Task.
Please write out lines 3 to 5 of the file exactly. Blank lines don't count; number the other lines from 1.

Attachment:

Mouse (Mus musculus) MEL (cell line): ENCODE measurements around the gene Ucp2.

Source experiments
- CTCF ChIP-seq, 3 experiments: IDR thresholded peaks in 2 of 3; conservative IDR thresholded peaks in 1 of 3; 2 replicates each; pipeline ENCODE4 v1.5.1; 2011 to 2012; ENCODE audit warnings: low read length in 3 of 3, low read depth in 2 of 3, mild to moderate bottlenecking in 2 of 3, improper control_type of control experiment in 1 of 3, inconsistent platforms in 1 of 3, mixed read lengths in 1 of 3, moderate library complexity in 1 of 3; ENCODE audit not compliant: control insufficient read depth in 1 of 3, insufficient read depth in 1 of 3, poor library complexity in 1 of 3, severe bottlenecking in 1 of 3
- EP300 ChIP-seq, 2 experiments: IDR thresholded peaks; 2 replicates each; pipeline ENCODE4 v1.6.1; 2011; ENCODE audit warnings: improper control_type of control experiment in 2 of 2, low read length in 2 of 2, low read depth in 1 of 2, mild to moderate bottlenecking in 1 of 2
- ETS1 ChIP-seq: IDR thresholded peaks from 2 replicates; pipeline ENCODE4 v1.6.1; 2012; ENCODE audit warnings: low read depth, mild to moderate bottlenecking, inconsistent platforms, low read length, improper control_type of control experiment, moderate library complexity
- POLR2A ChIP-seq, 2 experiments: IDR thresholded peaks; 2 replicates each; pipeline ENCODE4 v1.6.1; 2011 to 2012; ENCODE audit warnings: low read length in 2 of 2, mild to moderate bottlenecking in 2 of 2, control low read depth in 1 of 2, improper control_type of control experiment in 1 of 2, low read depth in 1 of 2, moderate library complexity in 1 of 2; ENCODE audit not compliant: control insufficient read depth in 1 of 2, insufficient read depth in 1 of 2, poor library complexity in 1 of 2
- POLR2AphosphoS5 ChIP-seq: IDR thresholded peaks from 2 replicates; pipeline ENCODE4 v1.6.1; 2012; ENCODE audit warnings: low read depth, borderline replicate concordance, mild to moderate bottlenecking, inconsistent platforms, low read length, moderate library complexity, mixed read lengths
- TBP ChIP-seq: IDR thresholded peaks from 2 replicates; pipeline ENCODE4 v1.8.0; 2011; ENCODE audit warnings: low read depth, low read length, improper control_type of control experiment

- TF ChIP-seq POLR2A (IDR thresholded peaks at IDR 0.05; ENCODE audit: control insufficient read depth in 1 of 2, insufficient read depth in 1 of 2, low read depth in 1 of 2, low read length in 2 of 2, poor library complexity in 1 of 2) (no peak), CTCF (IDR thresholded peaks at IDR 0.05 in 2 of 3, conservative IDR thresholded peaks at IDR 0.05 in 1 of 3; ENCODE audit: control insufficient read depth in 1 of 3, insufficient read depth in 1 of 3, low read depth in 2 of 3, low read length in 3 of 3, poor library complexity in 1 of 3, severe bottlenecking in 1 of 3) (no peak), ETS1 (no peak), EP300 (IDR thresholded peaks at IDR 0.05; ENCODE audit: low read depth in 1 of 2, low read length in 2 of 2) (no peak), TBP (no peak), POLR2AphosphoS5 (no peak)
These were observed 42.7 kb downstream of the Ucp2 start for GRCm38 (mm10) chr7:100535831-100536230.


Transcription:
- CTCF ChIP-seq, 3 experiments: IDR thresholded peaks in 2 of 3; conservative IDR thresholded peaks in 1 of 3; 2 replicates each; pipeline ENCODE4 v1.5.1; 2011 to 2012; ENCODE audit warnings: low read length in 3 of 3, low read depth in 2 of 3, mild to moderate bottlenecking in 2 of 3, improper control_type of control experiment in 1 of 3, inconsistent platforms in 1 of 3, mixed read lengths in 1 of 3, moderate library complexity in 1 of 3; ENCODE audit not compliant: control insufficient read depth in 1 of 3, insufficient read depth in 1 of 3, poor library complexity in 1 of 3, severe bottlenecking in 1 of 3
- EP300 ChIP-seq, 2 experiments: IDR thresholded peaks; 2 replicates each; pipeline ENCODE4 v1.6.1; 2011; ENCODE audit warnings: improper control_type of control experiment in 2 of 2, low read length in 2 of 2, low read depth in 1 of 2, mild to moderate bottlenecking in 1 of 2
- ETS1 ChIP-seq: IDR thresholded peaks from 2 replicates; pipeline ENCODE4 v1.6.1; 2012; ENCODE audit warnings: low read depth, mild to moderate bottlenecking, inconsistent platforms, low read length, improper control_type of control experiment, moderate library complexity